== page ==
My mother’s eulogy

Today is the one year anniversary of my mom’s death. In tribute to her, I am copying the eulogy I wrote and gave at her memorial service.

Nancy Derbyshire- Born March 27, 1942, died July 25, 2012

For those of you who personally knew my mother, no explanations are necessary, nothing I can tell you today would shock you.  My mother was a vibrant, loving, happy, joyful and grateful person who made sure that those she loved knew it so that when the day came that she was no longer here with us, we would have no doubt, no unresolved issues, no guilt or fear that we had not been everything and more to her and that she appreciated us to our core.

For those of you who were not personally acquainted with my mom, it might shock you to hear her life story and to think that someone who went through the trials of life that she endured would be the kind of person that she was.  Let me tell you a bit about her life…

Nancy Mary Elizabeth Elfrieda Holton was born to her parents Reginald and Elfrieda a bit too early.  Her mother was a somewhat older than average woman of childbearing age and had thought that her son Bill, who was already a 7-year-old, would be the only child she would be blessed with but, at a late age, she found herself joyfully and miraculously pregnant with my mother. Elfrieda, who did not like her name much and was called Nancy by those who were her family and friends, developed what we now know as pre-eclampsia of pregnancy, but at that time was known as toxemia. Her blood pressure sky-rocketed and a few months too soon, my mother was born, weighing only slightly more than 2 lbs.  In 1942, this was basically a death sentence for an infant, and she was given last rites and placed in a warmed bassinette to await her return to heaven. But something of a miracle occurred. My mother lived, day by day getting a bit stronger and a bit larger.  The joy of Nancy and Reg could not be contained. Within the next days and weeks though, a tragedy occurred that no one was expecting. My mother’s mother developed complications and as she praised God every day for her newborn daughter’s will to live, her own life ebbed away. She died not too long after my mother was born. Her best friend from nursing school, Marj, who had never married and was able to step in to help my now widowed grandfather with 7-year old Bill and a premature Nancy, eventually married my grandfather and when my mother was well enough and heavy enough to leave the hospital, became mother to my mom.  My mother was never told the story of her own mother’s tragic death and believed Marj to be her real mother.  Two more brothers were born very quickly to Marj and Reg, her brother Art and her brother Bruce.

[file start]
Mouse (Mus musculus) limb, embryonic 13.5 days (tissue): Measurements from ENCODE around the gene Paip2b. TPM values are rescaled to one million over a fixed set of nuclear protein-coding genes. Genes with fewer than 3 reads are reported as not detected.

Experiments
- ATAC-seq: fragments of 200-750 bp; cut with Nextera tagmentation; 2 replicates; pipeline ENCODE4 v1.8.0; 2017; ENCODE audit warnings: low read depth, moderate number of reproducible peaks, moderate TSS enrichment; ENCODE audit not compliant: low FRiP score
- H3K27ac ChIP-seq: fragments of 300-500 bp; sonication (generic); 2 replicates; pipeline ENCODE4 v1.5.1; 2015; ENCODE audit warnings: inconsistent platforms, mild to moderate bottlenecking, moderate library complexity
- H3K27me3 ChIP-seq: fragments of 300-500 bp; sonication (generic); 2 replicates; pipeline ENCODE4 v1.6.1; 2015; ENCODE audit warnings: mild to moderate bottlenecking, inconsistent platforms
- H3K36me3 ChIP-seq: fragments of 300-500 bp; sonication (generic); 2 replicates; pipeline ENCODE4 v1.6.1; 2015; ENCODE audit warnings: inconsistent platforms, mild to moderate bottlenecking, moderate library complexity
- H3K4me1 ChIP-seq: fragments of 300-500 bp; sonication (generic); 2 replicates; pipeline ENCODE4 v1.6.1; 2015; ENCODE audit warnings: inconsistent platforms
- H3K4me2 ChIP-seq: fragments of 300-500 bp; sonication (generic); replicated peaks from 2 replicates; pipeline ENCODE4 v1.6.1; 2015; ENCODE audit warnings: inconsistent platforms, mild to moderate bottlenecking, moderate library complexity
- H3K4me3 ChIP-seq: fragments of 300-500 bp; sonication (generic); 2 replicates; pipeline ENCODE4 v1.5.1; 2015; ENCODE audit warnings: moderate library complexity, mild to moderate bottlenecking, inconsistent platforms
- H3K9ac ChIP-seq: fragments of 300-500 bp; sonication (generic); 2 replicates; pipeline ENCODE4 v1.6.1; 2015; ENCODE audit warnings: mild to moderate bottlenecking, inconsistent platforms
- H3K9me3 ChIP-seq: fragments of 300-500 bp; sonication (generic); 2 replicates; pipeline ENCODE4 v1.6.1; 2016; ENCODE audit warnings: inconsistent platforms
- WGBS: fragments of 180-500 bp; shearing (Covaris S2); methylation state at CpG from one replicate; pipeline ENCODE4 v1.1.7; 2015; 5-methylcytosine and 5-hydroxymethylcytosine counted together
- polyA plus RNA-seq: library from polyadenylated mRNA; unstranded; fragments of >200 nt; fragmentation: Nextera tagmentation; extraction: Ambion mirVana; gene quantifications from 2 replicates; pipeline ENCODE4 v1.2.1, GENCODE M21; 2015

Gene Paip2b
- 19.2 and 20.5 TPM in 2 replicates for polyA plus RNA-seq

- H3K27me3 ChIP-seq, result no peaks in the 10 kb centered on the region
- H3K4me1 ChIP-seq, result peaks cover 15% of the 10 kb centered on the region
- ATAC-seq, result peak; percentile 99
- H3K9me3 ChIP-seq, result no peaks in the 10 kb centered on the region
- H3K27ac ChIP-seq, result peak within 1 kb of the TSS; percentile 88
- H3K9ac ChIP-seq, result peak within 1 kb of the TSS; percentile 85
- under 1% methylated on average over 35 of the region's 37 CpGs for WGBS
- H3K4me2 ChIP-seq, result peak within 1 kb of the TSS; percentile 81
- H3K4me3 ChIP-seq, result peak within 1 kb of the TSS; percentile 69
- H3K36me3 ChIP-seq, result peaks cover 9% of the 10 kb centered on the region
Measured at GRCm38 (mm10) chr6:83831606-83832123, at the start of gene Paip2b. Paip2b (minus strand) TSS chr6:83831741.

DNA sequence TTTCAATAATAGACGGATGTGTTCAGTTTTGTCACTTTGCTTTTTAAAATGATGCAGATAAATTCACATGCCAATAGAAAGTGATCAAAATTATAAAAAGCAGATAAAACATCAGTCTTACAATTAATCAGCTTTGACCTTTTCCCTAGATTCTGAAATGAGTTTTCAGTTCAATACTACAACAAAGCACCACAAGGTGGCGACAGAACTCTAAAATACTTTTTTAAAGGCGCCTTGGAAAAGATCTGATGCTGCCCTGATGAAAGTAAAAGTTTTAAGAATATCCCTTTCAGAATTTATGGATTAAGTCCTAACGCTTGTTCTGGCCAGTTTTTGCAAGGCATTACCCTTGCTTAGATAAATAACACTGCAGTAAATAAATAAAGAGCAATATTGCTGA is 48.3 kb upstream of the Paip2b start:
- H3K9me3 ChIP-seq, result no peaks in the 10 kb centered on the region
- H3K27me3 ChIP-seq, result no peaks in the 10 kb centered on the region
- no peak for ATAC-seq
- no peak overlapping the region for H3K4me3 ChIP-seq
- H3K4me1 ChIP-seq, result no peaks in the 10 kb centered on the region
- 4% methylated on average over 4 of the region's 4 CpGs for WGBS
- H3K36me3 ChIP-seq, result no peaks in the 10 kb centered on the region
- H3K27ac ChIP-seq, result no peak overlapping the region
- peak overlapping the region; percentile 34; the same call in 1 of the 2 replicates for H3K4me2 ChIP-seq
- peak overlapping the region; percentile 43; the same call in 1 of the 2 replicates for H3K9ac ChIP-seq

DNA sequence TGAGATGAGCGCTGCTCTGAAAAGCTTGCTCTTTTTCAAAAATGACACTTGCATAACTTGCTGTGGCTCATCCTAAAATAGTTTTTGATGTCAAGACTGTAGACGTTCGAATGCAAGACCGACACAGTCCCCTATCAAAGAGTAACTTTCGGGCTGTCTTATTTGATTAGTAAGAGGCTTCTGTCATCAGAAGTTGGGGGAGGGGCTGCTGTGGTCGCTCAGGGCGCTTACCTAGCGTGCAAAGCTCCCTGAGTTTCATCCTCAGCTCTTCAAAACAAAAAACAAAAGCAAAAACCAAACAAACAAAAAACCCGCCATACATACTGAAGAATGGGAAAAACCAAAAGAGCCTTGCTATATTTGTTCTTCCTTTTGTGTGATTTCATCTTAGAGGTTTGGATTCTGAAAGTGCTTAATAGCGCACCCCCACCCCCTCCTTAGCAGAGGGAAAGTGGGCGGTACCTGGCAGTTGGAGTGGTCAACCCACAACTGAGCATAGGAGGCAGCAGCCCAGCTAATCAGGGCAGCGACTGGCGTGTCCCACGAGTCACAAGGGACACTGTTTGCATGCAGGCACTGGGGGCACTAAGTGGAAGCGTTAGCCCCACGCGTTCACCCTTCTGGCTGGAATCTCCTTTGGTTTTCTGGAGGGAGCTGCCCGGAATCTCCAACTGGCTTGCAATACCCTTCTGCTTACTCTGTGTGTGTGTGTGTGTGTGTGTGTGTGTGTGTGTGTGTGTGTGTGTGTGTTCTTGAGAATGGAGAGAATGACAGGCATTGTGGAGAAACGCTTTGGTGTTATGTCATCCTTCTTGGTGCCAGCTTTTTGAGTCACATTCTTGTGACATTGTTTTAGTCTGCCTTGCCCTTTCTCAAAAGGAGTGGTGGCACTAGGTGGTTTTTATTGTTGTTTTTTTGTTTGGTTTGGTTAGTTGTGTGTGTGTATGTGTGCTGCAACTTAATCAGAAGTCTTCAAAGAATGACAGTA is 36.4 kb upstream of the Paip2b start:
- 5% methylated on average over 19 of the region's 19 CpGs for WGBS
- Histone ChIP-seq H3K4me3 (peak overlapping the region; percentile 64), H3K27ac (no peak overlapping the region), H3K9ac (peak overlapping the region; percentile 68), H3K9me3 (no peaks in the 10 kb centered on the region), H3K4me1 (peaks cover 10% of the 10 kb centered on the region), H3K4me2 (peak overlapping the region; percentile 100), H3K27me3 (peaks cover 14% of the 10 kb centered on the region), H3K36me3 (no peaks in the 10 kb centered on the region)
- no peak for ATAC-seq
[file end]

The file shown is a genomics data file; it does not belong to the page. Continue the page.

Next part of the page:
At some point during her preadolescence, her own paternal grandmother, who suffered from some undiagnosed mental illness, was visiting and became angry at my young mother, who would not mind her on the right way to snap the ends off the green beans. My mother told her grandmother, in a child’s special way, “I don’t have to listen to you, you are not my mother!”

Well, Grandma Holton became enraged at such insolence and told my mom that Marj was not her mother either, that my mom had “killed” her real mother just by being born.  My mother ran to Marj and cried and asked if this was true and finally learned that her biological mother had died shortly after her birth. For many years after this revelation, my mother suffered terrible guilt that she had caused her own mother’s death.

Once the cat was out of the bag, so to speak, it became somewhat clear to my mother why her big brother Bill was always so angry and had moved out of their house, running away numerous times and finally leaving for good at only 16 years of age.  From his 7-year-old perspective, his own dear mother had been replaced quickly after my mom’s birth and he could never accept that and had not been allowed to grieve. There was terrible tension after his dad married his step-mother Marj and he had to just keep quiet and accept another woman as a replacement mom, so his sister Nancy did not ever find out.  This was the way things were done in 1942, everything swept under the rug and not dealt with.  Something else that now made sense to her was why every summer when she and Bill would visit their cousins up in Canada, Art and Bruce did not go.  They had their own cousins to visit.